Advantage: Baylor

Baylor Passing Offense vs. Texas A&M Pass Defense

Robert Griffin certainly hasn't played like a freshman, as he is already the #33 rated passer in the NCAA, just six spots behind Jerrod. With that said, the Bears are a run-first team, and are ranked last in the Big 12 with 183 yards per game in the air. When Baylor does decide to throw it, the favorite target is another highly touted recruit Kendall Wright, who leads the team with 564 yards on the year and 4 touchdowns. While Griffin may not do much damage through the air, he also protects the ball well, and has thrown a league low 4 interceptions all season long.

Defensively, Texas A&M is in a slump in the secondary, having allowed 343 yards per game over the past 4 games. Additionally, perhaps the best performer was safety Trent Hunter, who is doubtful to make the trip to Waco. Still, the Aggies have not matched up well against the big, physical guys of Tech and Oklahoma, and have shown they can cover role receivers such as Banks from Kansas State, so they should bounce back this week and contain big plays through the air.

Advantage: Texas A&M

Baylor Rushing Offense vs. Texas A&M Run Defense

The Aggie fans that make the trek to Waco may have flashbacks to 2005 watching Griffin run his zone read, and it may prove just as effective. Baylor is third in the Big 12 with 185 yards per game rushing, or just one spot behind Oklahoma, who ran all over the Aggies last week for 328 yards. Besides Griffin, they are led by Sophomore Jay Finley, who is averaging a stout 5.8 yards per carry, and could easily match that average on Saturday.

Texas A&M, however, has struggled to stop the run all year, allowing over 200 yards per game on the ground to opponents. Defensive Coordinator Joe Kines has rotated players right and left looking for the correct formula to stop a rushing attack, but so far has been unsuccessful. The Aggies may try to spy Griffin, but with delayed plays such as the zone read, all it takes is one nudge from a lineman and you will not make up the ground to Robert's world class speed. This could be another long day for the Aggie front seven.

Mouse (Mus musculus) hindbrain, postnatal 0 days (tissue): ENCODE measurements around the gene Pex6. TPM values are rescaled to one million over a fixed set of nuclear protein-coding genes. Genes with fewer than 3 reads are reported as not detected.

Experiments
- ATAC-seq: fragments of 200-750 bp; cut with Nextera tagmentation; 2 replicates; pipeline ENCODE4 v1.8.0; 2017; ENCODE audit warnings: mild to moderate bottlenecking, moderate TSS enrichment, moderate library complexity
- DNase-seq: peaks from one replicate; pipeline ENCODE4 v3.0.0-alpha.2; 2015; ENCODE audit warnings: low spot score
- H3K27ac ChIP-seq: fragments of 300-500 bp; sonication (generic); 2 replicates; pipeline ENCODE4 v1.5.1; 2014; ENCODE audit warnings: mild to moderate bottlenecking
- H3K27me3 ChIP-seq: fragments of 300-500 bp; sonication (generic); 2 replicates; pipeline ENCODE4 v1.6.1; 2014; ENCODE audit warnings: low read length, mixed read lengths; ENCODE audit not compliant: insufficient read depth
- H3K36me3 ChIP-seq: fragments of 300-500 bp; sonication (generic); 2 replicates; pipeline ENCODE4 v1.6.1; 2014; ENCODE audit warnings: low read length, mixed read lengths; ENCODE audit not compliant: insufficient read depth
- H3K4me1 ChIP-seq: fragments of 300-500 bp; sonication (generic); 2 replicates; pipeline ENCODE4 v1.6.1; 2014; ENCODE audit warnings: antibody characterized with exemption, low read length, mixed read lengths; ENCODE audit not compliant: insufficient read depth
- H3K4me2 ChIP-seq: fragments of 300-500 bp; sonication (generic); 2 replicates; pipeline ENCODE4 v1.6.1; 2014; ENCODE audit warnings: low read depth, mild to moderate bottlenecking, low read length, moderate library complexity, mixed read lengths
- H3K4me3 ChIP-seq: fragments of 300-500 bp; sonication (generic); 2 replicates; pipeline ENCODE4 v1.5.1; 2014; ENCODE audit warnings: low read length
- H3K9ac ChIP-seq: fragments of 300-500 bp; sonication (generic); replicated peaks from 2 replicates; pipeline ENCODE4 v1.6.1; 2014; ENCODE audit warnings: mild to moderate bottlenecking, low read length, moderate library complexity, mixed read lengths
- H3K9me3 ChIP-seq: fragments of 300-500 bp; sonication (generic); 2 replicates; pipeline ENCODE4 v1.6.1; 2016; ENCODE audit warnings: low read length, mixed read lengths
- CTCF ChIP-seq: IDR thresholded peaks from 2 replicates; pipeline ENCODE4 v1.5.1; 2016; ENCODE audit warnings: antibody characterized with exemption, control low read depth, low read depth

Advantage: Baylor

Texas A&M Special Teams vs. Baylor Special Teams

Texas A&M has improved special teams play over the past couple of weeks, while Baylor has gone in an opposite direction. For the Bears, they have had specific problems in the kicking game, with kickoffs averaging being taken at the 10 yard line, and they are only 4 for 6 of field goals on the year. The lack of field goal attempts is likely due to questions about the kickers range and accuracy, and he has missed 4 PAT's on the year as well.

Texas A&M seems to have found their solution at kicker with newcomer Randy Bullock, which has improved their special teams substantially. Also, Cyrus Gray has finally started to figure out kickoff returns in the Big 12, which resulted in a return for a touchdown last week against Oklahoma. The one area of concern remains at punt coverage, as Brantley's 44.8 yard punt average is partially wiped out by the Big 12 worst 9.1 yards allowed per return.

Advantage: Texas A&M